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Ask the Expert: Home Mover Mortgages

If you’re looking for your next home whether it’s upsizing or downsizing, it’s more than likely you’ll already have a mortgage in place. Depending on your product you may be able to transfer (or port) your deal to your new home.

If you are able to port your current mortgage then you will still need to reapply for your mortgage and go through affordability checks, you will also have to pay for valuation, legal fees and stamp duty.

It can be harder to get approved for the same mortgage if your financial situation has changed, especially if you’ve become a contractor since your first mortgage.

When lenders assess a contractor for mortgage affordability without specialist underwriting procedures in place, they will want to verify income by seeing two to three years’ worth of accounts or tax returns. As many lenders have not kept up with changes in the labour market, their criteria will often fail to accommodate the growing ranks of contractors.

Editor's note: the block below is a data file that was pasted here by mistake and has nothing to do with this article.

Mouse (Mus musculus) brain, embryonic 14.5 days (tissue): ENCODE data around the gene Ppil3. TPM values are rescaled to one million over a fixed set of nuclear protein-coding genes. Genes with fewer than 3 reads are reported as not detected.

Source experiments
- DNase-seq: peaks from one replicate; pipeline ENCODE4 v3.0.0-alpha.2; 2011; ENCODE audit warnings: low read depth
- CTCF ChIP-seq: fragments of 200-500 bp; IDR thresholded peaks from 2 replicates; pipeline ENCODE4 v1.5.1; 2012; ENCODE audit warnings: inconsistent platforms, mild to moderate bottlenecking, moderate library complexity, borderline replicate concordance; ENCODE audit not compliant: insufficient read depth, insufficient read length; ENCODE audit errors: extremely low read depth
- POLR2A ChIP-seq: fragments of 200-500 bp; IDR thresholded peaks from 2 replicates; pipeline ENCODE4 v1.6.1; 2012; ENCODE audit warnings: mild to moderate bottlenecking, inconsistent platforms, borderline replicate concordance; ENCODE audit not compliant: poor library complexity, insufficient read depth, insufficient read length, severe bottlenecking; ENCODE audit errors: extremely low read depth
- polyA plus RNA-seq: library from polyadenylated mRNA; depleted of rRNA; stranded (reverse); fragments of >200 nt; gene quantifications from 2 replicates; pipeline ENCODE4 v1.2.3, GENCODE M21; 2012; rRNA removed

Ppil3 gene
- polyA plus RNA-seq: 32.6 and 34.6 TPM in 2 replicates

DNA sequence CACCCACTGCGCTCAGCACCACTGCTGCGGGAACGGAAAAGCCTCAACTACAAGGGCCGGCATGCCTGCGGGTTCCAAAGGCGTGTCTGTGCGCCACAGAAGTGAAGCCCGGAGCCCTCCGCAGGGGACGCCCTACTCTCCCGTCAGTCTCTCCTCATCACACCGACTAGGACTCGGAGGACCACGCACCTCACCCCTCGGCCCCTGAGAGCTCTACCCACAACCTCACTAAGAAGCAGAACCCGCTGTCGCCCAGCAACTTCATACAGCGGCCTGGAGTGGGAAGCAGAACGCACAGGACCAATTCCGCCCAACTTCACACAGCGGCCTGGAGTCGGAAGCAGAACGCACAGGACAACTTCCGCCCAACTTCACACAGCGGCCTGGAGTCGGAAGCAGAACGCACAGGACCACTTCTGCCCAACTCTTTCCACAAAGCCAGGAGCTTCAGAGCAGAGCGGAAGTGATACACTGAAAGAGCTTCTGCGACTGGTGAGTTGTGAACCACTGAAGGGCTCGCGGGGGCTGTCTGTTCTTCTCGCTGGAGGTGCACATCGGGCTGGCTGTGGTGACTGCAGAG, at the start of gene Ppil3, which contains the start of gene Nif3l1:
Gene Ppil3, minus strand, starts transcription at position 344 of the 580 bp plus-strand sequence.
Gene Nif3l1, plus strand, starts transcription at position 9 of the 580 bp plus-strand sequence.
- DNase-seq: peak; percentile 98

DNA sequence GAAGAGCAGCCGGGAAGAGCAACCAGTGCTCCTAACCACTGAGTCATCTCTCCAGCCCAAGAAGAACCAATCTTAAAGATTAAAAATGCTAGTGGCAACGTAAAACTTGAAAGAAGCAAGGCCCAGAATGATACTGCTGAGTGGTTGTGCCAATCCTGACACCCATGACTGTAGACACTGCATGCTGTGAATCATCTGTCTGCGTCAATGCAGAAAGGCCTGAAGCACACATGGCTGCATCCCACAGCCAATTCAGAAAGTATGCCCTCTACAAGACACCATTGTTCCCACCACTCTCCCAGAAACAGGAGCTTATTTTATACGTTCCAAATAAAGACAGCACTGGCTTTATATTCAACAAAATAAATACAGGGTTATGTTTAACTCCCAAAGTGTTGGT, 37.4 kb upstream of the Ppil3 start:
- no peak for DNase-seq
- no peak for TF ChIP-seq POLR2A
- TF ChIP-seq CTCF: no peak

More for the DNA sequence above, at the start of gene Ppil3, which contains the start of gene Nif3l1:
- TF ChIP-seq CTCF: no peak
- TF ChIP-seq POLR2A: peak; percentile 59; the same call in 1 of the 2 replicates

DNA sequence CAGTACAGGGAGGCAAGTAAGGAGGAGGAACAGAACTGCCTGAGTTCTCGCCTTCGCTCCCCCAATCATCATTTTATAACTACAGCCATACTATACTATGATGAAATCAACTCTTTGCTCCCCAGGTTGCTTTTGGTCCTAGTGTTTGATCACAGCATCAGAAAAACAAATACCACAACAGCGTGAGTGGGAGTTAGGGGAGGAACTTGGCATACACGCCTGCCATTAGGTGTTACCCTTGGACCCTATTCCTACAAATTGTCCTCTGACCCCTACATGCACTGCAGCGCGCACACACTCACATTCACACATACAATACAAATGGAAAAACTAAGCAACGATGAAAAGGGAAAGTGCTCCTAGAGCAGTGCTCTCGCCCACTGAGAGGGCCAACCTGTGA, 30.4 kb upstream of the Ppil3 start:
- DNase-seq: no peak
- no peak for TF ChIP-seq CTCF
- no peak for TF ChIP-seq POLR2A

Umbrella company contractors will find that many of their expenses will not be considered when calculating income; if the lender understands the concept of an umbrella company at all. Limited company contractors will experience a similar problem, as any money retained in the company, for tax purposes, will also not be considered. Both methods of operating are likely to lead to a shortfall in borrowing.

Generally, banks and building societies only lend to those who are considered a low risk, and contractors are regarded as high risk. The reason being is that lenders worry that these individuals will struggle to afford their monthly payments when their current contract comes to an end.

Things will also change if you need to borrow more money, you will have to meet the lenders affordability for this and possibly pay a fee. You may choose to take out a new mortgage with a new lender if they’re offering a more competitive deal for you, again you may have to pay an early repayment charge if you’re moving before your deal is up.